After attending a production of Mayer’s “Spring Awakening,” another rock-heavy musical with themes of teen angst, Green Day ultimately gave the director free rein to incorporate the album, as well as songs in the works for their 2009 follow-up, “21st Century Breakdown,” into an original storyline for the stage.

In June 2008, the band first witnessed Mayer’s adaptation of their music, reworked into choral medleys for male and female singers. The three members of Green Day reportedly found themselves in tears at the immensity of the production.

After debuting on Broadway in March 2010, “American Idiot” maintained a yearlong run of performances, garnering Tony Awards for Best Scenic Design and Lighting Design as well as a nomination for Best Musical and a Grammy for Best Musical Show Album.

In December 2011, a touring ensemble set off around the country with the production, including some members from the original cast. A second tour was soon scheduled for this fall featuring an entirely new cast, including shows across the East Coast and eight markets in the United Kingdom and Ireland.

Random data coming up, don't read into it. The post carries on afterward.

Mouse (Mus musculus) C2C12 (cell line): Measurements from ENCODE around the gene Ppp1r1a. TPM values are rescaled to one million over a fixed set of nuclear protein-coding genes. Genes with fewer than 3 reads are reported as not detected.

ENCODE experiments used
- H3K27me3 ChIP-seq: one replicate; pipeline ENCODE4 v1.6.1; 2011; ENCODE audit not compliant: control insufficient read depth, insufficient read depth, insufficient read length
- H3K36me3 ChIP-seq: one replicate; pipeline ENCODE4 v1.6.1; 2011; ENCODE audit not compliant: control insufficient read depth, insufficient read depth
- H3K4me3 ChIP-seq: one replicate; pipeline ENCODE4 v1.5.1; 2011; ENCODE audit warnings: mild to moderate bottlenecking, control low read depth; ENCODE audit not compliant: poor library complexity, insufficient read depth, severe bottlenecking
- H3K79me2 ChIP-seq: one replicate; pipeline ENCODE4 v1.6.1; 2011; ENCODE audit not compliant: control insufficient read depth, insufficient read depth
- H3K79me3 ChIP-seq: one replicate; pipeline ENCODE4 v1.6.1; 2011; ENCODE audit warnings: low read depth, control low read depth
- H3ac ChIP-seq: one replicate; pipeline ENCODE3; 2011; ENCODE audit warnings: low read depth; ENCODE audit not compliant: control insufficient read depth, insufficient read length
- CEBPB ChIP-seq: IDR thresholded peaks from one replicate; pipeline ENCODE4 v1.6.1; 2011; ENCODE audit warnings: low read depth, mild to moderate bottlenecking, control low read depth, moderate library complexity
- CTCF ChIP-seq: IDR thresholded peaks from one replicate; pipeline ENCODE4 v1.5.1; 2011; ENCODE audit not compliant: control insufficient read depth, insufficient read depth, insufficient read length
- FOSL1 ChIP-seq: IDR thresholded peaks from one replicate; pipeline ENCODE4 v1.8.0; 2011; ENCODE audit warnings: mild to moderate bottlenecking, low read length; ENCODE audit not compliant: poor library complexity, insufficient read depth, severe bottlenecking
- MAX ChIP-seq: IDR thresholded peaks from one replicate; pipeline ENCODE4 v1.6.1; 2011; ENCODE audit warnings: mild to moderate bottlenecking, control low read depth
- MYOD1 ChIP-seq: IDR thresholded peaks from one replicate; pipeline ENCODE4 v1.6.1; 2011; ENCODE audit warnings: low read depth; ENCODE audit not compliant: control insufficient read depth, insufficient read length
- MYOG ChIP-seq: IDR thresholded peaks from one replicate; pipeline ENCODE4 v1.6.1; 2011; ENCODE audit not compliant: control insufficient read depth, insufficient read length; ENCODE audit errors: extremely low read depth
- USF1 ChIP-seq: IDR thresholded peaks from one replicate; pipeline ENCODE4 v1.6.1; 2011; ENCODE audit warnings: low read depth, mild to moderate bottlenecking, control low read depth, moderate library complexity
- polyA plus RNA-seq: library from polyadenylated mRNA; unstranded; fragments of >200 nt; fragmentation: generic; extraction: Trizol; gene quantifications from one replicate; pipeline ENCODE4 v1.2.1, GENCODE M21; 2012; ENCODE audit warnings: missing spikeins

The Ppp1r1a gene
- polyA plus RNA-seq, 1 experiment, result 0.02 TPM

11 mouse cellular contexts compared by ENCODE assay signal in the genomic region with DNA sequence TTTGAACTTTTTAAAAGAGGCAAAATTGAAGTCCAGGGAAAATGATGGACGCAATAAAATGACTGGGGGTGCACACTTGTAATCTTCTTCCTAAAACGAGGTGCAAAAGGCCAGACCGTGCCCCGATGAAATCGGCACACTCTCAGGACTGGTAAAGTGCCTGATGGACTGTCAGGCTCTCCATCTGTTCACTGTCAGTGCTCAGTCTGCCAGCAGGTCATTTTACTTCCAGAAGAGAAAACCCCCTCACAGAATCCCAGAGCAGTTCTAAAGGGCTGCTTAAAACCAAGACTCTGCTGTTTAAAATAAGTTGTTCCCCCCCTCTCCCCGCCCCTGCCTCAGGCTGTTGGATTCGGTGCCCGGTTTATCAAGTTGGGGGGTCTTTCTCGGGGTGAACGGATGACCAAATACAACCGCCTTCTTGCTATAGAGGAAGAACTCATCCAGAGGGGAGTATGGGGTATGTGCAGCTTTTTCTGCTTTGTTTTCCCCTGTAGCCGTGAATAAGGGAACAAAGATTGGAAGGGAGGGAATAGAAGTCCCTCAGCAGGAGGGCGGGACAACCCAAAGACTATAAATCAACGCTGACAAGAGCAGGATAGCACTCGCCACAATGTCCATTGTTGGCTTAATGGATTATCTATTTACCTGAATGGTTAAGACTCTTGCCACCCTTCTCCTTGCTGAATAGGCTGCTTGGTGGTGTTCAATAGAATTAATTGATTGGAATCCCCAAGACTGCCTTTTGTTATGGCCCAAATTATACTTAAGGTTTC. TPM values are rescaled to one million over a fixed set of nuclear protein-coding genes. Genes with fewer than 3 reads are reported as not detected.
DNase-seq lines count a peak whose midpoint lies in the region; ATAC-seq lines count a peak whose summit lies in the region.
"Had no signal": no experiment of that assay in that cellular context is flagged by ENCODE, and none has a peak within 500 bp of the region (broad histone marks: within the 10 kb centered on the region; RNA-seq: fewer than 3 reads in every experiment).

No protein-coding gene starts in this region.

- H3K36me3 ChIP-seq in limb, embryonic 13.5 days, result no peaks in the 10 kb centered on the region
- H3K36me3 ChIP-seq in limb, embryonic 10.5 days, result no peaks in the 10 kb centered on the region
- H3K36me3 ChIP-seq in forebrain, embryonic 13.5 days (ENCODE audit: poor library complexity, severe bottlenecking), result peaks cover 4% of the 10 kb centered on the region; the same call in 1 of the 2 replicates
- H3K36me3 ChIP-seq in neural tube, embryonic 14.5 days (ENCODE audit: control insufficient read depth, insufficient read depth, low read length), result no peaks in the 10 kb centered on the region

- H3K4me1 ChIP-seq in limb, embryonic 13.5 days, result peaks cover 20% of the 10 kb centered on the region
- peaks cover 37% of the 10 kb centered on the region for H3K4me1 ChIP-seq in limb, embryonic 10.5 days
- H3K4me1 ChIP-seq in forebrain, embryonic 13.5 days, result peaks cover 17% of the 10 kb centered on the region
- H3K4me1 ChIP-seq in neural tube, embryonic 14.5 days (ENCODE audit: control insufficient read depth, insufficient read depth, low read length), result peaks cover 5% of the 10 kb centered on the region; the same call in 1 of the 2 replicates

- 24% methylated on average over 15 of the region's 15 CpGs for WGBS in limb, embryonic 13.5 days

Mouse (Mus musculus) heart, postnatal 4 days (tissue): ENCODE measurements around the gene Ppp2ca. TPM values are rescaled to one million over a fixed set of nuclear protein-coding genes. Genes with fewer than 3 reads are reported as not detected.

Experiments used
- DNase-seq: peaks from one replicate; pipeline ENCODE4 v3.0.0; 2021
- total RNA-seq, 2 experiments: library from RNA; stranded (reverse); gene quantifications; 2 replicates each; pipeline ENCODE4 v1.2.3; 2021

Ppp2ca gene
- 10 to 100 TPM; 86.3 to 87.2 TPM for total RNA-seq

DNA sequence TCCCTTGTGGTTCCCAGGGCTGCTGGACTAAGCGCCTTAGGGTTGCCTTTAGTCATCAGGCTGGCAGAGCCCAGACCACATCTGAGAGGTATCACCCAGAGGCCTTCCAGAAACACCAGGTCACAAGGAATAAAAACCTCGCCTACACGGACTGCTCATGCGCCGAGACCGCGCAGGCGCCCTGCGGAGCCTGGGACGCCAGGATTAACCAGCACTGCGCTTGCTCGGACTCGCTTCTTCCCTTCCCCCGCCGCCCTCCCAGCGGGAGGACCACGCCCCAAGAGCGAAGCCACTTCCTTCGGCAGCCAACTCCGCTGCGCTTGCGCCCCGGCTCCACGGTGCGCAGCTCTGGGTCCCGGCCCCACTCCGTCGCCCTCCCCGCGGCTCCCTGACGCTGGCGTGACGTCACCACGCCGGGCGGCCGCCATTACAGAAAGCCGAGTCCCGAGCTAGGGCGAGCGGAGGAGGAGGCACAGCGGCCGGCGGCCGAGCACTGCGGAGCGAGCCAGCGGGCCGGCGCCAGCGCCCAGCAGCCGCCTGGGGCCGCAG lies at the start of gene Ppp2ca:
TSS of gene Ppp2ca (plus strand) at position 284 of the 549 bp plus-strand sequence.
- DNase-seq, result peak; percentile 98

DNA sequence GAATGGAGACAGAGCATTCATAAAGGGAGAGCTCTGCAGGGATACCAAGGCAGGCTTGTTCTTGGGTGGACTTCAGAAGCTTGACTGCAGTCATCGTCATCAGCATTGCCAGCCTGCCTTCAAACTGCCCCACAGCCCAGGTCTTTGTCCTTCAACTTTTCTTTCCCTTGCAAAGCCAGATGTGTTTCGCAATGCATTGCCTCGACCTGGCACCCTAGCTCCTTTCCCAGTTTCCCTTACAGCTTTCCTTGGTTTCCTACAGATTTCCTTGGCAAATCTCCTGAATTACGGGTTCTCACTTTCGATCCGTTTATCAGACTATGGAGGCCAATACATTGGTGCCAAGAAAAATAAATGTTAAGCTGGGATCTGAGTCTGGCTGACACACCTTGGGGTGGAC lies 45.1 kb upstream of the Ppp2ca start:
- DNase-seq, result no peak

That tour kicks off Wednesday at the North Charleston Performing Arts Center, marking the new ensembles’ first performance after months of rehearsal.

A fresh cast

“My first time performing in this role will be in Charleston,” confirms Alex Nee, a 20-year-old theater major at Northwestern University (on leave for the year) who stars in “American Idiot” as lead character Johnny. “I’m pretty excited about it and a little nervous, but I’m very ready for an audience.”

Nee spoke with Charleston Scene from New York, near the end of four weeks of daily rehearsals with the full cast.

The entire crew arrived in Charleston on Monday, spending its first week “on the road” in on-site rehearsals at the PAC.

For Nee, it’s also his first time in a touring ensemble, let alone fronting the group in a lead role.

Auditioning for the part after starring in Chicago-area productions of “Rent,” “Tommy” and “Spring Awakening,” the young singer-actor found a natural fit in his role as a disenfranchised youth singing “punk” in “American Idiot.”

“When I was in sixth grade, ‘Dookie’ was one of the first CDs I bought with my own money,” Nee said. “I loved listening to it. It really informed a lot of my musical tastes.”